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Prostate inflammation, also referred to as prostatitis, is the irritation and swelling of the prostate gland in men. The prostate gland is an important part of the male reproductive system, making most of the fluid that carries sperm out of the body during ejaculation. Frequent urination and repeated urinary tract infections are common symptoms of prostate inflammation. There are several different types of prostate inflammation, so treatment options vary according to the type of inflammation as well as the specific symptoms. Common treatment options include the use of over-the-counter and prescription medications, or in the more severe cases, surgery.
Acute bacterial prostatitis is the least common cause for prostate inflammation. Symptoms develop rapidly as a result of a bacterial infection and may include pelvic and genital pain as well as a feeling of urinary urgency. The patient may also experience fever, chills, nausea, and a burning sensation when urinating. Urine flow can become blocked if this condition is left untreated, leading to potentially fatal complications. The patient with this condition is usually hospitalized for a period of time to make sure there are no serious complications.
Chronic bacterial prostatitis is another potential cause of prostate inflammation. The symptoms of this condition are similar to those of acute bacterial prostatitis, though these symptoms are often much less severe. Antibiotics are generally prescribed for this condition and may need to be taken for several weeks. Pain or anti-inflammatory medications may be prescribed along with the antibiotics.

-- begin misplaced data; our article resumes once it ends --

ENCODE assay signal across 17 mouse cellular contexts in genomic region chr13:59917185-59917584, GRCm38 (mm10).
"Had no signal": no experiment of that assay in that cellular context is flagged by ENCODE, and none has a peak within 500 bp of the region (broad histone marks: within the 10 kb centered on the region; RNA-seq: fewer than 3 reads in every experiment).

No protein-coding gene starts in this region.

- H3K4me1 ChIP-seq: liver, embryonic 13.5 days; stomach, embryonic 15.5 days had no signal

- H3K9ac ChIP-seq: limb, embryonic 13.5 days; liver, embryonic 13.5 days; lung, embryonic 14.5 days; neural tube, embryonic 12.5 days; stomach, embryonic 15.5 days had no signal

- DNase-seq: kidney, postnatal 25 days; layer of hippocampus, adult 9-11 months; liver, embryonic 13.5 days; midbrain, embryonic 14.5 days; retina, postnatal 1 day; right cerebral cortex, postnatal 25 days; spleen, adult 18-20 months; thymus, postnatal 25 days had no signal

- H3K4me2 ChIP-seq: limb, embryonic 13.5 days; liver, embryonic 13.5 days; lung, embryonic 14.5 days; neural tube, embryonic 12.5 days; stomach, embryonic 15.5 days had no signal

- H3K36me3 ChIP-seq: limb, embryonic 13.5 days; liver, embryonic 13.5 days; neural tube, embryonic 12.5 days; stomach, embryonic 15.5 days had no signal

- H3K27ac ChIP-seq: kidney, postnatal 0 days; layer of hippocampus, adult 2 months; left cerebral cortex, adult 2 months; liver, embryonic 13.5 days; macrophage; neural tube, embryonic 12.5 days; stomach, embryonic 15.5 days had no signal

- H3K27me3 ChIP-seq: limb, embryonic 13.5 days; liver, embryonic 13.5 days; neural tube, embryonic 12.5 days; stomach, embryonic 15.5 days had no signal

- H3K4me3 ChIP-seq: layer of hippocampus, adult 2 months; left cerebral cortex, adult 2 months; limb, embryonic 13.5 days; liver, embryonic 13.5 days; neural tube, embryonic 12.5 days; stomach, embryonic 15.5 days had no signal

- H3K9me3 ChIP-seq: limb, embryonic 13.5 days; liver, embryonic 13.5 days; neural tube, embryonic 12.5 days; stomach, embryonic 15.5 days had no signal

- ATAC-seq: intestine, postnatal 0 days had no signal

Chronic nonbacterial prostatitis, also known as chronic pelvic syndrome, is the most common cause of prostate inflammation. This condition causes urinary pain and genital pain that lasts for at least three months. In many cases, no bacteria is found in the urine, causing the doctor to look for additional signs of inflammation.
It was once believed that most cases of prostate inflammation were caused by sexual intercourse, but it is now known that this is actually one of the less common causes of prostatitis. There is a higher risk of developing an inflamed prostate if there has been a recent surgical procedure performed in that area, such as the use of a catheter to drain urine from the bladder. Men who have had a recent urinary tract infection may also have an increased risk of developing an inflamed prostate. In a few cases, it is found that a man may have an abnormal urinary tract, making him more prone to developing infections that may lead to complications such as prostate inflammation.